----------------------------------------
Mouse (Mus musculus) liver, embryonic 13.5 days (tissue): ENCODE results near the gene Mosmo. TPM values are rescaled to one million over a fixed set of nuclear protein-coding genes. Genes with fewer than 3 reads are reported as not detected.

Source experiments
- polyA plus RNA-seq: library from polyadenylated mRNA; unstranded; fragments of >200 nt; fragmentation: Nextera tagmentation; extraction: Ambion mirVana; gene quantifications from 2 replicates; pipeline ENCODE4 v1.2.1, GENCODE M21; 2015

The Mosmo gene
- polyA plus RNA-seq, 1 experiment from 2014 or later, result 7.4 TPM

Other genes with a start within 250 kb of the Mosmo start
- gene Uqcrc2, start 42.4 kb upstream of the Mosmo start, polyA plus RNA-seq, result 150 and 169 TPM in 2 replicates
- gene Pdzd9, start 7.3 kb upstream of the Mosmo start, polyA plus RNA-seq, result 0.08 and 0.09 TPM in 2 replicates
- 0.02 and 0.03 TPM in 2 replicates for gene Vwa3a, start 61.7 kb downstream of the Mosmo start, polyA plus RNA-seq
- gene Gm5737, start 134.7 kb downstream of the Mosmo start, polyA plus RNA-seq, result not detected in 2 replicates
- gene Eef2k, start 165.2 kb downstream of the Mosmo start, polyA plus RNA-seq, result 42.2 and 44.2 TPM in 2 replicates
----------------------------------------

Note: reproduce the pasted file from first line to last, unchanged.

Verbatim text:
Mouse (Mus musculus) liver, embryonic 13.5 days (tissue): ENCODE results near the gene Mosmo. TPM values are rescaled to one million over a fixed set of nuclear protein-coding genes. Genes with fewer than 3 reads are reported as not detected.

Source experiments
- polyA plus RNA-seq: library from polyadenylated mRNA; unstranded; fragments of >200 nt; fragmentation: Nextera tagmentation; extraction: Ambion mirVana; gene quantifications from 2 replicates; pipeline ENCODE4 v1.2.1, GENCODE M21; 2015

The Mosmo gene
- polyA plus RNA-seq, 1 experiment from 2014 or later, result 7.4 TPM

Other genes with a start within 250 kb of the Mosmo start
- gene Uqcrc2, start 42.4 kb upstream of the Mosmo start, polyA plus RNA-seq, result 150 and 169 TPM in 2 replicates
- gene Pdzd9, start 7.3 kb upstream of the Mosmo start, polyA plus RNA-seq, result 0.08 and 0.09 TPM in 2 replicates
- 0.02 and 0.03 TPM in 2 replicates for gene Vwa3a, start 61.7 kb downstream of the Mosmo start, polyA plus RNA-seq
- gene Gm5737, start 134.7 kb downstream of the Mosmo start, polyA plus RNA-seq, result not detected in 2 replicates
- gene Eef2k, start 165.2 kb downstream of the Mosmo start, polyA plus RNA-seq, result 42.2 and 44.2 TPM in 2 replicates